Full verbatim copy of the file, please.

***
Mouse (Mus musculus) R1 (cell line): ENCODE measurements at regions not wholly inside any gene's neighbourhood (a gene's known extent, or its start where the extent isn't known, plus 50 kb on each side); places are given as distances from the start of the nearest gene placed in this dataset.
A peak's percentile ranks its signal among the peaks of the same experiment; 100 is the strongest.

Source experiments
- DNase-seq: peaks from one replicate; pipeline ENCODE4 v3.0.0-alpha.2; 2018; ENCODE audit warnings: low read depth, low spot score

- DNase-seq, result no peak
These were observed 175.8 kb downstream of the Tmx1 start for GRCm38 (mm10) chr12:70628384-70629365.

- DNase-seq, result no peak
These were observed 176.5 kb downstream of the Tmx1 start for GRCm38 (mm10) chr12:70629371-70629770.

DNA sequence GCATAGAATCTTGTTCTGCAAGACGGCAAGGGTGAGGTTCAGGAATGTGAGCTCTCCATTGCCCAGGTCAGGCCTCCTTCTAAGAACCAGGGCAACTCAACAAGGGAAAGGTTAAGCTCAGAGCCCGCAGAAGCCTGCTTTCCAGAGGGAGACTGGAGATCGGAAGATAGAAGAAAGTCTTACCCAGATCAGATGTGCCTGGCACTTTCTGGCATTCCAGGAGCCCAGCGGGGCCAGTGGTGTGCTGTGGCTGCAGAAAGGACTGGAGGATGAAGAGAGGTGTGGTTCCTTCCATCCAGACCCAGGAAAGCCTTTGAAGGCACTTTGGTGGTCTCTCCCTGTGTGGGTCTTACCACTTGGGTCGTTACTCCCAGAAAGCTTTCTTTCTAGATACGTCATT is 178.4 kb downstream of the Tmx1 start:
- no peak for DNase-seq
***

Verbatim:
Mouse (Mus musculus) R1 (cell line): ENCODE measurements at regions not wholly inside any gene's neighbourhood (a gene's known extent, or its start where the extent isn't known, plus 50 kb on each side); places are given as distances from the start of the nearest gene placed in this dataset.
A peak's percentile ranks its signal among the peaks of the same experiment; 100 is the strongest.

Source experiments
- DNase-seq: peaks from one replicate; pipeline ENCODE4 v3.0.0-alpha.2; 2018; ENCODE audit warnings: low read depth, low spot score

- DNase-seq, result no peak
These were observed 175.8 kb downstream of the Tmx1 start for GRCm38 (mm10) chr12:70628384-70629365.

- DNase-seq, result no peak
These were observed 176.5 kb downstream of the Tmx1 start for GRCm38 (mm10) chr12:70629371-70629770.

DNA sequence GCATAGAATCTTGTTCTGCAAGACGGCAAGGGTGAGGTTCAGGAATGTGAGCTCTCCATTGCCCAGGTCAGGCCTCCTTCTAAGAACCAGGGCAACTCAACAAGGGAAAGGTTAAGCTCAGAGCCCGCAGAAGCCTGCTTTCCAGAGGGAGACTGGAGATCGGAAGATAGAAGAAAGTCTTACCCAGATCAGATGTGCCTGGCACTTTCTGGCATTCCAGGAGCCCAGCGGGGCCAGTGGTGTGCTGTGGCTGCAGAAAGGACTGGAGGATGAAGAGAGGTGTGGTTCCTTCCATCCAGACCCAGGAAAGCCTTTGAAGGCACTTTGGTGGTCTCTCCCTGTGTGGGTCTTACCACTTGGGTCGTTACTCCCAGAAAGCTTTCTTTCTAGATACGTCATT is 178.4 kb downstream of the Tmx1 start:
- no peak for DNase-seq